Customised ear plugs

We provide a range of custom-made ear plugs to fit the unique shape of each person's ear. An initial quarter hour appointment is required to make customised ear impressions. The plugs will be ready in up to two weeks, with a quarter hour appointment required for the fitting of the plugs. This is to ensure they fit correctly and for you to be instructed in correct insertion. The cost of the plugs includes both these appointments.

Customised ear plugs are available to provide:

  • hearing protection to high noise levels at work
  • hearing protection for musicians
  • as swim plugs for water protection. This is recommended for people with a history of ear canal and/or middle ear infection, or if a middle ear ventilation or grommet tube has been fitted. Swim plugs are designed to stop water getting into the ear while swimming at or near the surface of the water. They will not be effective if they are used 20 cm or more below the surface of the water, in rough surf, for diving, skin diving or vigorous water sports.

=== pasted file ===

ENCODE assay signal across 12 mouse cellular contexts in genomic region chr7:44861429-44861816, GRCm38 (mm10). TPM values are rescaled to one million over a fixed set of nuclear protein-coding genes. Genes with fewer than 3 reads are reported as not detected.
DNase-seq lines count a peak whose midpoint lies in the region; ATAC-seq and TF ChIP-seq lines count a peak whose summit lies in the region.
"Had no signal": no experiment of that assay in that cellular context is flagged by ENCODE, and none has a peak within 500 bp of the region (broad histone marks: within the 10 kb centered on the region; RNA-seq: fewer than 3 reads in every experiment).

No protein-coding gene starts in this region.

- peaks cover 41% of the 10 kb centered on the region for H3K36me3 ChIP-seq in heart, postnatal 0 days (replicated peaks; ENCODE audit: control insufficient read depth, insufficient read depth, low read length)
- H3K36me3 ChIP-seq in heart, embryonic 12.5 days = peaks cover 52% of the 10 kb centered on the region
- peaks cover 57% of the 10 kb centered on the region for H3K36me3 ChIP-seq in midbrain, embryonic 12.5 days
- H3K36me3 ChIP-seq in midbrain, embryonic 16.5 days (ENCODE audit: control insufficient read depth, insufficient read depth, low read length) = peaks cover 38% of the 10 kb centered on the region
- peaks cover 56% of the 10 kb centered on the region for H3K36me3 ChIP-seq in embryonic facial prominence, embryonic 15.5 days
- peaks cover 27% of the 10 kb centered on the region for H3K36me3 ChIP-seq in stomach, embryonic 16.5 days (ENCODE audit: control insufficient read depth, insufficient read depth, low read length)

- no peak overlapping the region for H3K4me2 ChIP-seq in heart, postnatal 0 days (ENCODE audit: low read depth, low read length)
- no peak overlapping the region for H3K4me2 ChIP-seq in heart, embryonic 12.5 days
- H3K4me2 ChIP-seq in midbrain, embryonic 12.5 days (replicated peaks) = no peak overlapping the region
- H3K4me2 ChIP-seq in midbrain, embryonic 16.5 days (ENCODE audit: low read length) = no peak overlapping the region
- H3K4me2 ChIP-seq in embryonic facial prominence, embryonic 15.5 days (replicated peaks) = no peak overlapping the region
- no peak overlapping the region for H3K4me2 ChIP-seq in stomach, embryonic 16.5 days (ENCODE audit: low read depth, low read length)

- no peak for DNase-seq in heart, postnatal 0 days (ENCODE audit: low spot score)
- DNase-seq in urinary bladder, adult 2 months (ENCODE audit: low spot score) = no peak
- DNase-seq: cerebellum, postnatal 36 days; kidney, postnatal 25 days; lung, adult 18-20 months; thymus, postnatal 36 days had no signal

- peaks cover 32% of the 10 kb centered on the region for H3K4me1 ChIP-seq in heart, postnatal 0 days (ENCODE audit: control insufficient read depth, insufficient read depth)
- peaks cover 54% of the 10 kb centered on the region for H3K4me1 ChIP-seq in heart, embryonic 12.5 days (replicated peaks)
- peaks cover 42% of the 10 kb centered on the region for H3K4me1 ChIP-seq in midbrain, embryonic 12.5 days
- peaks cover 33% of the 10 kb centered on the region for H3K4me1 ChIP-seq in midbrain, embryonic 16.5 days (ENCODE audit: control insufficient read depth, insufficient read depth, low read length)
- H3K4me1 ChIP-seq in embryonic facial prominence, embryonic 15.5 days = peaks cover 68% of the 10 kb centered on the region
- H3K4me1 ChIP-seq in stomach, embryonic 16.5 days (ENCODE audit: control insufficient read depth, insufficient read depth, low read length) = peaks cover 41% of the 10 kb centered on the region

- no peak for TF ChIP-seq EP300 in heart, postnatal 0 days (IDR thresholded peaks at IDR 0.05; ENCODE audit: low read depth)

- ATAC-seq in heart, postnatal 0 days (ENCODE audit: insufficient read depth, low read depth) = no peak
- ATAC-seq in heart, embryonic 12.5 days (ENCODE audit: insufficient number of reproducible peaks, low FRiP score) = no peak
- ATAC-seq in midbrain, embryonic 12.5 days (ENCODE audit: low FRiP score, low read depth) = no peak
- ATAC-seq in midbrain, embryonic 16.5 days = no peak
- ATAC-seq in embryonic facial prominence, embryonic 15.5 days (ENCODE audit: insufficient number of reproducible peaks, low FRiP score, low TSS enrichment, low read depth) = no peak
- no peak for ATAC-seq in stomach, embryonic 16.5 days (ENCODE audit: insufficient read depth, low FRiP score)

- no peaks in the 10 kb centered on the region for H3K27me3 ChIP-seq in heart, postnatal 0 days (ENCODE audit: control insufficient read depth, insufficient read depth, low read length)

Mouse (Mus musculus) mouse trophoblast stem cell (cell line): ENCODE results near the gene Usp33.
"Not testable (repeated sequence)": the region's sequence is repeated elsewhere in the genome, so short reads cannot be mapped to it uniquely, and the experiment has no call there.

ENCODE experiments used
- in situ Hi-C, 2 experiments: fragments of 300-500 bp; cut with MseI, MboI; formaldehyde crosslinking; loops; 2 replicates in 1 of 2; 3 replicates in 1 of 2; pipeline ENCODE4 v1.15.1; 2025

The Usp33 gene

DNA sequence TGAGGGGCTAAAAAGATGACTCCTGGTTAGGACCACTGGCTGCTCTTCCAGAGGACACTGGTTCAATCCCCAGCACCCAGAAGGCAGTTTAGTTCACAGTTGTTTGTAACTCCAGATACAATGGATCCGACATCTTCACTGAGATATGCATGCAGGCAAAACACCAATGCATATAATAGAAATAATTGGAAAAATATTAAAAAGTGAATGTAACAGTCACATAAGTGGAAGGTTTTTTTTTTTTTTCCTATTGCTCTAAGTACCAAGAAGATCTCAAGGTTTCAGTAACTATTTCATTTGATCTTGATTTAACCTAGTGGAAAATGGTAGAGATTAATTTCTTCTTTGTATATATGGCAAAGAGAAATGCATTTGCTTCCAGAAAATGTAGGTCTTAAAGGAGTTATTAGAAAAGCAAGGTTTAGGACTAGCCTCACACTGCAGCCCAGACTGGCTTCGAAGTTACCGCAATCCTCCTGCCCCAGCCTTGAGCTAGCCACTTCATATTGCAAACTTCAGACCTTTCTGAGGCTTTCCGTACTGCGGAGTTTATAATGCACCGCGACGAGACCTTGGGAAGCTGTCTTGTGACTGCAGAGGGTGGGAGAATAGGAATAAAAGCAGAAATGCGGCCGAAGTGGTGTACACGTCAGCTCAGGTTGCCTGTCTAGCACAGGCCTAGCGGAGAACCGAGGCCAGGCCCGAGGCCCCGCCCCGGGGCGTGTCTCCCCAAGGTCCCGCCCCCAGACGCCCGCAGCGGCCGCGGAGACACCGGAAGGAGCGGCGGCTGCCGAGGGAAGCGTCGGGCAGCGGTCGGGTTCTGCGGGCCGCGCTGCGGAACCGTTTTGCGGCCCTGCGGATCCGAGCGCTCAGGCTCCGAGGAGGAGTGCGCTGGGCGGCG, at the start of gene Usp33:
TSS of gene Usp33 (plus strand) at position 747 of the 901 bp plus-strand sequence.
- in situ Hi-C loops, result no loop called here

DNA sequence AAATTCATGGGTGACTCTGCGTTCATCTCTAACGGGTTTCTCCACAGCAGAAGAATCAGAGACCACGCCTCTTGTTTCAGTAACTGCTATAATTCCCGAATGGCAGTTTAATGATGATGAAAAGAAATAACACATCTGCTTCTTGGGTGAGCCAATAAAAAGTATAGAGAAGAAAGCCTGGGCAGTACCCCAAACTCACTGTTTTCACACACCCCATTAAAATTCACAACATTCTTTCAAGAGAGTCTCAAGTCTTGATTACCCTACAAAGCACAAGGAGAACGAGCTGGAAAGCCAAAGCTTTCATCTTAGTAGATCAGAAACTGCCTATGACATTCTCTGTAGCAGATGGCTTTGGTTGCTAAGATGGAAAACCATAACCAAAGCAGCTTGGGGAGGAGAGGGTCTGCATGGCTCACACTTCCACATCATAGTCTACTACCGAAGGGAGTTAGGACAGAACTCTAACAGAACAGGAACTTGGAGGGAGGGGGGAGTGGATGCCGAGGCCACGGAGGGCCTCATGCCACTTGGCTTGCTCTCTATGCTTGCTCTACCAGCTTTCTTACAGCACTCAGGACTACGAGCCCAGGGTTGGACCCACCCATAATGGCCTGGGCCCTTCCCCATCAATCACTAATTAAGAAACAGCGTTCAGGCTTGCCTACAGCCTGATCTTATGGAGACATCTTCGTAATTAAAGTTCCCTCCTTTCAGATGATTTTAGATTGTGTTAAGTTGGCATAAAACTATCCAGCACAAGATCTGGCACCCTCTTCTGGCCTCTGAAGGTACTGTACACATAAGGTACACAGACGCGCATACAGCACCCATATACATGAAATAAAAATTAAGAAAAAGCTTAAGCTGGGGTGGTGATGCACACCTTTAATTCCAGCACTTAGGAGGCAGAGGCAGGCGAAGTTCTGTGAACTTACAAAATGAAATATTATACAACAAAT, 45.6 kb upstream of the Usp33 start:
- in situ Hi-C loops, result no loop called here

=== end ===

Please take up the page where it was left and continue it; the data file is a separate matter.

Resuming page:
Hearing protection at work

For employees in high levels of industrial noise - that is, in an environment where the noise reaches or exceeds 85 dBA LAeq8h (evaluated by a qualified assessor using a sound level meter) - the employer is required to provide a noise control management strategy. This should include:

  • An attempt to reduce the noise levels
  • Information and training on noise management to minimise risk of hearing injury
  • Hearing protection (in the form of ear plugs and/or ear muffs)
  • A hearing screening test as soon as possible after starting the job and then every 2 years

What are the noise dose limits?